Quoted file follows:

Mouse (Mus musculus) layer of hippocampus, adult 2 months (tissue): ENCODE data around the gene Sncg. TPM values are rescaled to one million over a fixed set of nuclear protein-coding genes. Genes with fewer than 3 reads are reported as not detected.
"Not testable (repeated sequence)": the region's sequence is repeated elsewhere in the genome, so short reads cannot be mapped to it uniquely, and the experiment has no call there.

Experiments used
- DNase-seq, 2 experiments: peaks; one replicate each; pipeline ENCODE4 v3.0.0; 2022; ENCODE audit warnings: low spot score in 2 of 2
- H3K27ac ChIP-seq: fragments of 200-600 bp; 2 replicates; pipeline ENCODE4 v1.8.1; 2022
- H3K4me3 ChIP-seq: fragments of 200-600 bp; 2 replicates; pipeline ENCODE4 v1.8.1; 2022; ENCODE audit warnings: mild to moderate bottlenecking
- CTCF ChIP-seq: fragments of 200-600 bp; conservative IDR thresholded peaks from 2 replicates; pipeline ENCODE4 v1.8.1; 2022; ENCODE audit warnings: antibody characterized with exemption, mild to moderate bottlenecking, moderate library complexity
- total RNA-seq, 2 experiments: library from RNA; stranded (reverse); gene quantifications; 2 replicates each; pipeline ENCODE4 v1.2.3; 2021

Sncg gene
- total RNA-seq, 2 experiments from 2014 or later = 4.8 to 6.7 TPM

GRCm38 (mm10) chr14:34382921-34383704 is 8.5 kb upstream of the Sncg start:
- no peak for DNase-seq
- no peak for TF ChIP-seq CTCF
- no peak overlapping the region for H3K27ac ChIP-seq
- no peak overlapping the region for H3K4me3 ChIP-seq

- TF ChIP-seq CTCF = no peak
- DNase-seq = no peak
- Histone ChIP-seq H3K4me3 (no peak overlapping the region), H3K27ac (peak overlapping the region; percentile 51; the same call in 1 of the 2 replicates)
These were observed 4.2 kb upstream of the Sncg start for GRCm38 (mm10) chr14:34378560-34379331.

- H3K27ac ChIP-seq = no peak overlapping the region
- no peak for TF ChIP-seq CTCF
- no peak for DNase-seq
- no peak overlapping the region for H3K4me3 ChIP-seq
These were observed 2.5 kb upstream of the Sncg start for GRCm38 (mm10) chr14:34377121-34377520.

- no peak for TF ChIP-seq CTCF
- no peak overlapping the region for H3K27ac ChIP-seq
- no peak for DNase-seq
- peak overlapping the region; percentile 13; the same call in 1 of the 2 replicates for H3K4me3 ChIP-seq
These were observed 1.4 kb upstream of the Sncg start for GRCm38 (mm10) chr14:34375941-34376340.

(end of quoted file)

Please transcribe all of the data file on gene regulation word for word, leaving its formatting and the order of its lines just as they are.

Mouse (Mus musculus) layer of hippocampus, adult 2 months (tissue): ENCODE data around the gene Sncg. TPM values are rescaled to one million over a fixed set of nuclear protein-coding genes. Genes with fewer than 3 reads are reported as not detected.
"Not testable (repeated sequence)": the region's sequence is repeated elsewhere in the genome, so short reads cannot be mapped to it uniquely, and the experiment has no call there.

Experiments used
- DNase-seq, 2 experiments: peaks; one replicate each; pipeline ENCODE4 v3.0.0; 2022; ENCODE audit warnings: low spot score in 2 of 2
- H3K27ac ChIP-seq: fragments of 200-600 bp; 2 replicates; pipeline ENCODE4 v1.8.1; 2022
- H3K4me3 ChIP-seq: fragments of 200-600 bp; 2 replicates; pipeline ENCODE4 v1.8.1; 2022; ENCODE audit warnings: mild to moderate bottlenecking
- CTCF ChIP-seq: fragments of 200-600 bp; conservative IDR thresholded peaks from 2 replicates; pipeline ENCODE4 v1.8.1; 2022; ENCODE audit warnings: antibody characterized with exemption, mild to moderate bottlenecking, moderate library complexity
- total RNA-seq, 2 experiments: library from RNA; stranded (reverse); gene quantifications; 2 replicates each; pipeline ENCODE4 v1.2.3; 2021

Sncg gene
- total RNA-seq, 2 experiments from 2014 or later = 4.8 to 6.7 TPM

GRCm38 (mm10) chr14:34382921-34383704 is 8.5 kb upstream of the Sncg start:
- no peak for DNase-seq
- no peak for TF ChIP-seq CTCF
- no peak overlapping the region for H3K27ac ChIP-seq
- no peak overlapping the region for H3K4me3 ChIP-seq

- TF ChIP-seq CTCF = no peak
- DNase-seq = no peak
- Histone ChIP-seq H3K4me3 (no peak overlapping the region), H3K27ac (peak overlapping the region; percentile 51; the same call in 1 of the 2 replicates)
These were observed 4.2 kb upstream of the Sncg start for GRCm38 (mm10) chr14:34378560-34379331.

- H3K27ac ChIP-seq = no peak overlapping the region
- no peak for TF ChIP-seq CTCF
- no peak for DNase-seq
- no peak overlapping the region for H3K4me3 ChIP-seq
These were observed 2.5 kb upstream of the Sncg start for GRCm38 (mm10) chr14:34377121-34377520.

- no peak for TF ChIP-seq CTCF
- no peak overlapping the region for H3K27ac ChIP-seq
- no peak for DNase-seq
- peak overlapping the region; percentile 13; the same call in 1 of the 2 replicates for H3K4me3 ChIP-seq
These were observed 1.4 kb upstream of the Sncg start for GRCm38 (mm10) chr14:34375941-34376340.